PORTLAND, Maine - US Republican presidential front-runner Mitt Romney bounced back from midweek losses in three states to narrowly win Maine's caucuses on Saturday, hours after winning a straw poll of Republican conservative activists.

Results of Maine's non-binding straw poll showed the former Massachusetts governor with 39 percent support, or 2,190 votes, ahead of libertarian Texas Congressman Ron Paul with 36 percent or 1,996 votes.

Rick Santorum and Newt Gingrich, who did not campaign in Maine, won 18 percent and 6 percent of the vote, respectively. Despite signs of higher voter turnout, the votes cast in Maine appeared to be only slightly above 2008 levels.

The outcome capped a good day for Romney, who unexpectedly lost to Santorum, a social conservative, in Missouri, Minnesota and Colorado on Tuesday to generate new doubts about his appeal to party conservatives. Republicans are seeking a nominee to challenge Democratic President Barack Obama in the Nov. 6 general election.

Romney earlier won a closely watched straw poll at the Conservative Political Action Conference in Washington, with 38 percent support to Santorum's 31 percent.

More moderate than his rivals, Romney, a former venture capitalist, has struggled to convince conservatives he is one of them. He spoke to CPAC on Friday and called himself "severely conservative."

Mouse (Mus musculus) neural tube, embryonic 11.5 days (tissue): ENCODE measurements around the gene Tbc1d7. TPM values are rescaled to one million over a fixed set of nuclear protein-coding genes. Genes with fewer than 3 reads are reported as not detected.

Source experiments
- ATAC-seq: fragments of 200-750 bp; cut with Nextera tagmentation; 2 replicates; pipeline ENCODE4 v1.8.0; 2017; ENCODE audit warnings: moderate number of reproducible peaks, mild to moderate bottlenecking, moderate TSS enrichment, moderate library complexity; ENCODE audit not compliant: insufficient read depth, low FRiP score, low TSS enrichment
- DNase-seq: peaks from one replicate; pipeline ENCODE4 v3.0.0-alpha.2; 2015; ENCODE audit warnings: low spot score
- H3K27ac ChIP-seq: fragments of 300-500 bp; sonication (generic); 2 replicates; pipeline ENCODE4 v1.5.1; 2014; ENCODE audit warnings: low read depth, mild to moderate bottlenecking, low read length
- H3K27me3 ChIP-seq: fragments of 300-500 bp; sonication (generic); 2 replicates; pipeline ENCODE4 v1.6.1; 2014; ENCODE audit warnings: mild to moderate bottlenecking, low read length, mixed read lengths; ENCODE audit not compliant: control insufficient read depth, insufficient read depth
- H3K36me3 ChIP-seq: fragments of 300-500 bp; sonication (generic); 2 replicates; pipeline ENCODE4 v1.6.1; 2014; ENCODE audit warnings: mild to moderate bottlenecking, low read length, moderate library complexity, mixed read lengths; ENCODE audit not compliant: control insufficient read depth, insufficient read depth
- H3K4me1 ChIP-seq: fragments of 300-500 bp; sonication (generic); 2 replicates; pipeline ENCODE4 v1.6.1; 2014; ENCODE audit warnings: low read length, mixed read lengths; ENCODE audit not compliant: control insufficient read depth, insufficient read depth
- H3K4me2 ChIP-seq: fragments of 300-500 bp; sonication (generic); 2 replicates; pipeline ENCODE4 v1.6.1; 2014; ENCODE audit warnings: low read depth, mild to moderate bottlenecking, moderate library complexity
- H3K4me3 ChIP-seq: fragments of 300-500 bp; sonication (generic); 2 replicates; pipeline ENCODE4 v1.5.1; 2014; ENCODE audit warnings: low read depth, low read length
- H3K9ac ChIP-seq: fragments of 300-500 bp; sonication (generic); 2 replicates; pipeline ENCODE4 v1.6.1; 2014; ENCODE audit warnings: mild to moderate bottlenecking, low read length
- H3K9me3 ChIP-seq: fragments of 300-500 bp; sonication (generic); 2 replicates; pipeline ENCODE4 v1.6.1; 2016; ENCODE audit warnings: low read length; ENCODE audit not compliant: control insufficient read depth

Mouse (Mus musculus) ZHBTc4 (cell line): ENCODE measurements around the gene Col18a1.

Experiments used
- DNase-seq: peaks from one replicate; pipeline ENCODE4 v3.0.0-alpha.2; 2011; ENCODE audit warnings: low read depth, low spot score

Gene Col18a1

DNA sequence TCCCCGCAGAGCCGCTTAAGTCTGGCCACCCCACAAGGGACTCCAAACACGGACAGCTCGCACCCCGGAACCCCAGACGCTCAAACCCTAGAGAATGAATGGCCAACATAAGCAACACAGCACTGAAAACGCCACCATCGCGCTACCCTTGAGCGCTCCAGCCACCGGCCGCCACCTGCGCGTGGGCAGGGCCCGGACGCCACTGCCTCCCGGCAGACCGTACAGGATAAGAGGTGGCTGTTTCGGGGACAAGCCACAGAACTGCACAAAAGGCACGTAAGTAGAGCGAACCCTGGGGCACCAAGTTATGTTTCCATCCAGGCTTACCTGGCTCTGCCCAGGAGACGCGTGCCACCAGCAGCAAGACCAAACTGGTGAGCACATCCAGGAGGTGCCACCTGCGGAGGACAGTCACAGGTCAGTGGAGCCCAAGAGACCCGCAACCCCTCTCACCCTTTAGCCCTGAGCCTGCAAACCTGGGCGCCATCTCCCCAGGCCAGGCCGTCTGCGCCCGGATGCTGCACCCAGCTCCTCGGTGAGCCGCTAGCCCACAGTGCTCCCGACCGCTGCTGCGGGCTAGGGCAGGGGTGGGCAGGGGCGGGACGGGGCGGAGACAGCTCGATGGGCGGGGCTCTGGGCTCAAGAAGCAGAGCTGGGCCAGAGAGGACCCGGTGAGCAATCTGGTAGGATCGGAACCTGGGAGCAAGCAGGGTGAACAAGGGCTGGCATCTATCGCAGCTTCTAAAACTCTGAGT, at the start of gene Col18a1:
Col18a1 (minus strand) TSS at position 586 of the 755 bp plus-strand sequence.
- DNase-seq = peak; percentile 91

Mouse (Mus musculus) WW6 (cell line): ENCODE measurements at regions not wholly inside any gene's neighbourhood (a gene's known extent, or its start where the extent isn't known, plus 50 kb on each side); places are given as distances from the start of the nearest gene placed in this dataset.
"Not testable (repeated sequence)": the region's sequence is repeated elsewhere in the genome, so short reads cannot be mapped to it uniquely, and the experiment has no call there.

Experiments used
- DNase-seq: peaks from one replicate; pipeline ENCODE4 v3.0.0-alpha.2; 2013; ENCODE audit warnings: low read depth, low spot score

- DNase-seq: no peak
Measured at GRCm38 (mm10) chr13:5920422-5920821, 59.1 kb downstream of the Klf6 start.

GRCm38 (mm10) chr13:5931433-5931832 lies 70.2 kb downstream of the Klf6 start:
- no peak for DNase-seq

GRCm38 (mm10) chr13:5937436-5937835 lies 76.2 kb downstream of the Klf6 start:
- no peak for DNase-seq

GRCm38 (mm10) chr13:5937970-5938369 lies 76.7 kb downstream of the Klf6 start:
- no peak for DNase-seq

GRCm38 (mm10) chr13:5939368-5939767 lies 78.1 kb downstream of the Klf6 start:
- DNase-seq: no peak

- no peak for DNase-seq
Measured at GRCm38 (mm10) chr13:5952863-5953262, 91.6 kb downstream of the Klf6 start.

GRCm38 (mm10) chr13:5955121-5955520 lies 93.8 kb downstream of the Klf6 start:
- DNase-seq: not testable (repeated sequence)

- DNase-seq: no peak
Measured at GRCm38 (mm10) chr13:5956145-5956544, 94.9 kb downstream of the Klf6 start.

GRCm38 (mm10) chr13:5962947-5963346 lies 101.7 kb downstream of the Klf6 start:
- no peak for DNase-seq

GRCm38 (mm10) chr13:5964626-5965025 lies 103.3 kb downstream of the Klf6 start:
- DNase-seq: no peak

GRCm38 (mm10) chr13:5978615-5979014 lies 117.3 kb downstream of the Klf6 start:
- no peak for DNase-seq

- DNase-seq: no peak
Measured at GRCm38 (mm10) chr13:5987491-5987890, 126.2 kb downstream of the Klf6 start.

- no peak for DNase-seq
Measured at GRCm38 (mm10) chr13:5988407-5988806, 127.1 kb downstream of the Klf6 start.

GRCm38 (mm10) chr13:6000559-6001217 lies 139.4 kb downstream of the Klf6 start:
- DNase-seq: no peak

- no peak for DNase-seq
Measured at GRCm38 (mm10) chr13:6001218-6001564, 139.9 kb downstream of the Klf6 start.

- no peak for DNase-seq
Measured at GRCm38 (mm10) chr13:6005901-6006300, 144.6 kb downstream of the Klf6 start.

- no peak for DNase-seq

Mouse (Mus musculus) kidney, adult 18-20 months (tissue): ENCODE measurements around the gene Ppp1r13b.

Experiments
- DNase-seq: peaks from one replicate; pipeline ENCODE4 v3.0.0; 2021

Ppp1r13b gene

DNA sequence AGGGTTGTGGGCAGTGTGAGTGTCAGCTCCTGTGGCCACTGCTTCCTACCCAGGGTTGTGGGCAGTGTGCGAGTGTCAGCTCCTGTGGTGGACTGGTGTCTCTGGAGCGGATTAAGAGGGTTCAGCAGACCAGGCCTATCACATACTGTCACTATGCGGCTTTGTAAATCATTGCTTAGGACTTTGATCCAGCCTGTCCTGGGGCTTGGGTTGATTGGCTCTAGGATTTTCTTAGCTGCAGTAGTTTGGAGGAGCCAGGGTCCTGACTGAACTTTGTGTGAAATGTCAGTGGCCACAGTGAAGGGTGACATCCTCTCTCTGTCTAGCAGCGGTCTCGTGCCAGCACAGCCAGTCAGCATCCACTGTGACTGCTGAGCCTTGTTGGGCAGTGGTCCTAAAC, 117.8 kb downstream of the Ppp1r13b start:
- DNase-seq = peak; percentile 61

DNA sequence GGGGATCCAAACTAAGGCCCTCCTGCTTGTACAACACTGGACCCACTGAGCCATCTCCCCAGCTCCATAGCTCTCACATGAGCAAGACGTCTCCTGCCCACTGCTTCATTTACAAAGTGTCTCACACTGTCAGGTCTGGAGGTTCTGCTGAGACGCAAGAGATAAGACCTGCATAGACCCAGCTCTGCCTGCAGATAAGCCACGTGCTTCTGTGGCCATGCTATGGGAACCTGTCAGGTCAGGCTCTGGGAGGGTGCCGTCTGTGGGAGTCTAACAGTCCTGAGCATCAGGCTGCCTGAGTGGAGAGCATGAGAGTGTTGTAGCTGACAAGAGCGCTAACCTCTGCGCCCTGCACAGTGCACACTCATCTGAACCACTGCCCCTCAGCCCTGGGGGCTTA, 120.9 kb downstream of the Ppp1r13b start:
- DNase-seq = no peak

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"I thank the voters of Maine for their support," Romney said in a statement after the Maine results. I'm committed to turning around America. And I'm heartened to have the support of so many good people in this great state."

In a sign of how seriously the Romney campaign took Maine and the potential for a fourth consecutive state loss, Romney flew to Portland on Friday for a town hall meeting, and spoke at two of the state's largest caucus sites on Saturday.

At a caucus in Sanford, Romney called Obama "a failed president" and added that he was "the one person in this race that can actually beat the president."

"I know what it will take to make America the best place in the world for job creation," Romney said.

He also brought some of his top surrogates, including son Tagg, to Maine to speak on his behalf.

Sensing a possible victory, Paul hosted a party in Portland on Saturday evening. After the results were announced, he told supporters that Romney's margin of victory was so small, "it's almost like we could call it a tie."

Paul also forecast that when Maine's delegates were finally assigned, "we will control the Maine caucus when we go to Tampa" for the Republican convention in August. 

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